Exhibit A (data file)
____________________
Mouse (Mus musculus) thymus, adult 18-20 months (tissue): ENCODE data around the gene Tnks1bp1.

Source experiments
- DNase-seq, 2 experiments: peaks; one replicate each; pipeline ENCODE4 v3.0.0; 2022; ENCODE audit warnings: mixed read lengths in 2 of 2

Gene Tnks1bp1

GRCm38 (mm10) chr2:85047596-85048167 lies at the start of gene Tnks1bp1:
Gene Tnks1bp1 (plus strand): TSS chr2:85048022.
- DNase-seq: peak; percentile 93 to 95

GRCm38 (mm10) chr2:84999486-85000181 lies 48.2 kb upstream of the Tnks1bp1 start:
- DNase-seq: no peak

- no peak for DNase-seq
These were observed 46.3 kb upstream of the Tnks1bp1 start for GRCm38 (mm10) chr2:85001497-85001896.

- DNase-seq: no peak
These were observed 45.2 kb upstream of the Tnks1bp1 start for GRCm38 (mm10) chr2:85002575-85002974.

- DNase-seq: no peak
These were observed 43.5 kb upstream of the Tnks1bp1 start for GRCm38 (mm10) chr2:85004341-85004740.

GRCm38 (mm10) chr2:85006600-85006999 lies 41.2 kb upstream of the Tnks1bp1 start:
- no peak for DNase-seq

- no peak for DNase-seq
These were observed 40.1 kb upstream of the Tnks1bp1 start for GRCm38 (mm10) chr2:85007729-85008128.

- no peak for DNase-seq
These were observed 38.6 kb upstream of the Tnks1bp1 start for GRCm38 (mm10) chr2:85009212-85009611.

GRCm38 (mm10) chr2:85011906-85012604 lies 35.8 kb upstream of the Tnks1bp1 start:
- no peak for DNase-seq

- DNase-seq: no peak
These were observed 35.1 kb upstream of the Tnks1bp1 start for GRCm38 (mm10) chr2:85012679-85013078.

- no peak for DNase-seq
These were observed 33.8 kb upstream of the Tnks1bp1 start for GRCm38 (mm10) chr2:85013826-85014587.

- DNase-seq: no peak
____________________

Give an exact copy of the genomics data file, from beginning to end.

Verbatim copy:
Mouse (Mus musculus) thymus, adult 18-20 months (tissue): ENCODE data around the gene Tnks1bp1.

Source experiments
- DNase-seq, 2 experiments: peaks; one replicate each; pipeline ENCODE4 v3.0.0; 2022; ENCODE audit warnings: mixed read lengths in 2 of 2

Gene Tnks1bp1

GRCm38 (mm10) chr2:85047596-85048167 lies at the start of gene Tnks1bp1:
Gene Tnks1bp1 (plus strand): TSS chr2:85048022.
- DNase-seq: peak; percentile 93 to 95

GRCm38 (mm10) chr2:84999486-85000181 lies 48.2 kb upstream of the Tnks1bp1 start:
- DNase-seq: no peak

- no peak for DNase-seq
These were observed 46.3 kb upstream of the Tnks1bp1 start for GRCm38 (mm10) chr2:85001497-85001896.

- DNase-seq: no peak
These were observed 45.2 kb upstream of the Tnks1bp1 start for GRCm38 (mm10) chr2:85002575-85002974.

- DNase-seq: no peak
These were observed 43.5 kb upstream of the Tnks1bp1 start for GRCm38 (mm10) chr2:85004341-85004740.

GRCm38 (mm10) chr2:85006600-85006999 lies 41.2 kb upstream of the Tnks1bp1 start:
- no peak for DNase-seq

- no peak for DNase-seq
These were observed 40.1 kb upstream of the Tnks1bp1 start for GRCm38 (mm10) chr2:85007729-85008128.

- no peak for DNase-seq
These were observed 38.6 kb upstream of the Tnks1bp1 start for GRCm38 (mm10) chr2:85009212-85009611.

GRCm38 (mm10) chr2:85011906-85012604 lies 35.8 kb upstream of the Tnks1bp1 start:
- no peak for DNase-seq

- DNase-seq: no peak
These were observed 35.1 kb upstream of the Tnks1bp1 start for GRCm38 (mm10) chr2:85012679-85013078.

- no peak for DNase-seq
These were observed 33.8 kb upstream of the Tnks1bp1 start for GRCm38 (mm10) chr2:85013826-85014587.

- DNase-seq: no peak